Be brave and allow yourself to be real with others. Speak your truth and set boundaries. Never make excuses for why you cannot accommodate someone or be somewhere. Be open and communicate your needs. You are equally important. Set boundaries to protect the foundation you are about to set for yourself and your life. If it doesn’t feel right, if it’s not in line with what you believe, or if you are simply too exhausted to commit, just say no. Remember, this is your life. No one else can live it for you. Choose to live it how you wish – and don’t feel guilty for setting boundaries!

When you’ve reached the point of saying no to someone or an event due to exhaustion or burn out, it’s clearly time to address personal needs. What actions can you take to recharge? More sleep? Quiet time? Time with someone who lifts you up? Time for play? A vacation? Do it. All of it. If your personal needs are not met, the toxicity will leech into every aspect of your life, both personally and professionally.

And finally, once you’ve had time to care for self, take action toward personal growth. What did you learn? What worked for you? Did you catch the burnout before it became toxic in other areas of your life? If not, how can you recognize it sooner?

You are important. It’s not selfish to make time for self-care.

Lots of love.


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Courage is NOT the absence of fear…

“I learned that courage was not the absence of fear, but the triumph over it. The brave man is not he who does not feel afraid, but he who conquers that fear.” – Nelson Mandela

I would like to honor my niece by celebrating and acknowledging her courageousness in battling cancer. In doing so, I am dedicating today’s blog to her by address what it means to be courageous.

Let’s talk about this greatly, underused trait, COURAGE. (Yes, I put that word in caps and I made it bold.) To have courage, one must be bold. Courage calls on our integrity to defeat fear… to stare intimidation in the face and say, “nuh-uh, you’re not getting the best of me.”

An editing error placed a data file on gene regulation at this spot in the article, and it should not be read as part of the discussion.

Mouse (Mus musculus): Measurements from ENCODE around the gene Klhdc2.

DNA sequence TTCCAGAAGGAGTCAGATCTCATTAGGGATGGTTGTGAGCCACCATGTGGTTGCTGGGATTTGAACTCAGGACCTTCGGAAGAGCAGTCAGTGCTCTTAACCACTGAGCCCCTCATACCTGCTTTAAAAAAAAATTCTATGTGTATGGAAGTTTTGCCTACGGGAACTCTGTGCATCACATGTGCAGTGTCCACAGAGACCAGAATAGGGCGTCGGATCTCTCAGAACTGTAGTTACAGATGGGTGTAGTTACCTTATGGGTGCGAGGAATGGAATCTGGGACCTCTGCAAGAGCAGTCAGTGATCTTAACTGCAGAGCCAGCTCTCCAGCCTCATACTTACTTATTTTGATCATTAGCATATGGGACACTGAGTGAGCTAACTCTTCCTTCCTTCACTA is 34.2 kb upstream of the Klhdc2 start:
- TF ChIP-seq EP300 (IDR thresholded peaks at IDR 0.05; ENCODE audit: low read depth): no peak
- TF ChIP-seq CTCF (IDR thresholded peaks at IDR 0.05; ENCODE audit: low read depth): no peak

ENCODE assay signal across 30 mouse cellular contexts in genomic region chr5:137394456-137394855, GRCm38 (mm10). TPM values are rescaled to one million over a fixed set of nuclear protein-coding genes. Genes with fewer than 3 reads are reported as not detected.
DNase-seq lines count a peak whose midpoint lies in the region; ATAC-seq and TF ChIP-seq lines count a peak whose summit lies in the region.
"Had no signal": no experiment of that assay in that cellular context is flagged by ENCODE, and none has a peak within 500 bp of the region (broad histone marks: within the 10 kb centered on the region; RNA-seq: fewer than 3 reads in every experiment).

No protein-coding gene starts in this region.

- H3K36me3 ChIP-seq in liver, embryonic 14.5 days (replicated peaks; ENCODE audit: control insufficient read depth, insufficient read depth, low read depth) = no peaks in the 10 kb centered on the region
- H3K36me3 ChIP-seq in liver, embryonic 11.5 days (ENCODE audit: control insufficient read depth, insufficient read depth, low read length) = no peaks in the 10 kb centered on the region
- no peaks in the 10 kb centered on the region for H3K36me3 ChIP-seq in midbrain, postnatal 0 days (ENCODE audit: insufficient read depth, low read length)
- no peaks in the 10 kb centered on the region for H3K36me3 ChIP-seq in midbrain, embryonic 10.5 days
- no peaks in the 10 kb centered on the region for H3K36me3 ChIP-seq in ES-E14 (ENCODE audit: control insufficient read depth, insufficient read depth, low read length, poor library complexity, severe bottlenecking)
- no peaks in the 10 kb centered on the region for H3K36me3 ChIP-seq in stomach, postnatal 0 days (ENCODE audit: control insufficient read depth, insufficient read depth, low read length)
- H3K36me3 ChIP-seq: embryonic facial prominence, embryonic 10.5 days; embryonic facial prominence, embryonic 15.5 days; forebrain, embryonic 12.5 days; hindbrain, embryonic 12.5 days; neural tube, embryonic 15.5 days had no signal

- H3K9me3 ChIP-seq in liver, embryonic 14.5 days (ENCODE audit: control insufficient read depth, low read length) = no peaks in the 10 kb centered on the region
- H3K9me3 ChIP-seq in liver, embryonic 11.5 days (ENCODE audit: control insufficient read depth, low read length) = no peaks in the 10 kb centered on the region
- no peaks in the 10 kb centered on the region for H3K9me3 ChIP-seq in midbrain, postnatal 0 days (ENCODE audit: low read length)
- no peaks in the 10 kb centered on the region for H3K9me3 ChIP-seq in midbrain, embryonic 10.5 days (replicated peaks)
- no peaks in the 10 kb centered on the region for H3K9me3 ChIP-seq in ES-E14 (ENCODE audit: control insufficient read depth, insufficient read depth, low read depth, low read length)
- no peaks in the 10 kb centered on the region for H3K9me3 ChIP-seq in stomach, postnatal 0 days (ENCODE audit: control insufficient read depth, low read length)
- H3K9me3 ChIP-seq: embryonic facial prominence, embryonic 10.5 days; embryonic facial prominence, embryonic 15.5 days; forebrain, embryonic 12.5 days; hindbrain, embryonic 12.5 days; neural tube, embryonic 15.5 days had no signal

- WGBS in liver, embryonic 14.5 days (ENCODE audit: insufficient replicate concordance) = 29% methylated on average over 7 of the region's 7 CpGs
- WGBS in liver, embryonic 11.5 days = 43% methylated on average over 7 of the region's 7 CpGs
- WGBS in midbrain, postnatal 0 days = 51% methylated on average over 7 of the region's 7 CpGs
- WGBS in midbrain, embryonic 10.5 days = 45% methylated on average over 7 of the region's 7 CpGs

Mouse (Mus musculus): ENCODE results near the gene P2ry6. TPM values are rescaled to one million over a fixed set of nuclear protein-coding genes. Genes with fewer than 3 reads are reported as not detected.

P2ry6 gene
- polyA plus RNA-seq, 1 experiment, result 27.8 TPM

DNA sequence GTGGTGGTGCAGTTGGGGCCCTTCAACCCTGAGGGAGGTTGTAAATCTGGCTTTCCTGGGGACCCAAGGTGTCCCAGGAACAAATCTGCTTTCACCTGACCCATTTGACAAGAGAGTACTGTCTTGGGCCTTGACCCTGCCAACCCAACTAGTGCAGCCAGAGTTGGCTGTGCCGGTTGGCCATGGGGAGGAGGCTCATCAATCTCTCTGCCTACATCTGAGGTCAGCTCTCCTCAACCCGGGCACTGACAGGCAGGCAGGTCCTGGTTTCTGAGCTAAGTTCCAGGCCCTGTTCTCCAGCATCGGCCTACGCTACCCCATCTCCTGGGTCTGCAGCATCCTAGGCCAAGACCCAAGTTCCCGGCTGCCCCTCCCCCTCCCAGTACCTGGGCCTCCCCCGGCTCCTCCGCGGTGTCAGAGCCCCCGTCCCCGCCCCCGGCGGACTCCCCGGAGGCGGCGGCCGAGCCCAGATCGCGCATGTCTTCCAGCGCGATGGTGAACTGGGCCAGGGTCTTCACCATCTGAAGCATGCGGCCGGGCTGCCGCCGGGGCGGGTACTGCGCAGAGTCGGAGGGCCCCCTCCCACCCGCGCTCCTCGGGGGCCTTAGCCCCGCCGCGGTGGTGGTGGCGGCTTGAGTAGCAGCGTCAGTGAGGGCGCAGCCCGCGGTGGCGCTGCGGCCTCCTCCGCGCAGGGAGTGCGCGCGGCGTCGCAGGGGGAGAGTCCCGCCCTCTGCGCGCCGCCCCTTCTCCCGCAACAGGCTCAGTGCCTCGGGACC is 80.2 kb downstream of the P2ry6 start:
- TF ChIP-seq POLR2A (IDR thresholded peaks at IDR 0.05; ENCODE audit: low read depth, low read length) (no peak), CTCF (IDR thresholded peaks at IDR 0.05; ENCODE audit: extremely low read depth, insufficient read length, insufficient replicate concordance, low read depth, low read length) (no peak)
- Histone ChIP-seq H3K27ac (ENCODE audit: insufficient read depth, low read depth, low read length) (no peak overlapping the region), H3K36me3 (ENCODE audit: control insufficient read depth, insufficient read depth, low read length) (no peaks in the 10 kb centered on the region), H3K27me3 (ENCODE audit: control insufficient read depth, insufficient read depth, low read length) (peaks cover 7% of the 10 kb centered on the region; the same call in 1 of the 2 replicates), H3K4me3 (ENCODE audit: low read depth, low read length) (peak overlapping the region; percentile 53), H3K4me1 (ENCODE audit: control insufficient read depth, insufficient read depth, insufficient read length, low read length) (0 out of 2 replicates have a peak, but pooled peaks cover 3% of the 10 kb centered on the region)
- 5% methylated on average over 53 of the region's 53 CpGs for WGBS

Courage by its definition is the ability and willingness to confront fear, pain, danger, uncertainty, or intimidation.

Every single one of us has fears. Fears come in all forms and in various degrees. I fear things like failure and roller coasters. Some fear love… or death. But let’s address something more tangible…like every day fears.

An every day fear is a fear of asking for a raise, telling someone you no longer love them, or quitting your stable job to chase your dream job. Or, in the instance of my niece, an everyday fear may be waking up and knowing you have to go sit through chemo. A fear can be a constant reality and live in you for days, weeks, months at a time.

Fear is being uncomfortable with the unknown… fearing the uncertain. But imagine what would happen if we were to get comfortable with uncertainty and understand that to be bold and press on builds character… that facing fear, intimidation, and uncertainty builds our strength and breaks down the barriers to courage. How might life be like for you if you had the courage to go after your dreams, to say how you feel, or to take that next step?

How would it feel to step up, knock fear on its toosh, and blaze a trail of courage…. ? For me, I would feel bold and brave. Accomplished even. And who knows, maybe I’ll get the end result I was seeking… which always, ultimately, means happiness.

Fears are a constant. Once you address one, another will rear its head. At some point, we must learn how to deal with it. So, I’ll leave you with this…

“Courage is being scared to death… and saddling up anyway.” – John Wayne

Saddle up.

P.S. Congratulations, Zoe!

Zoe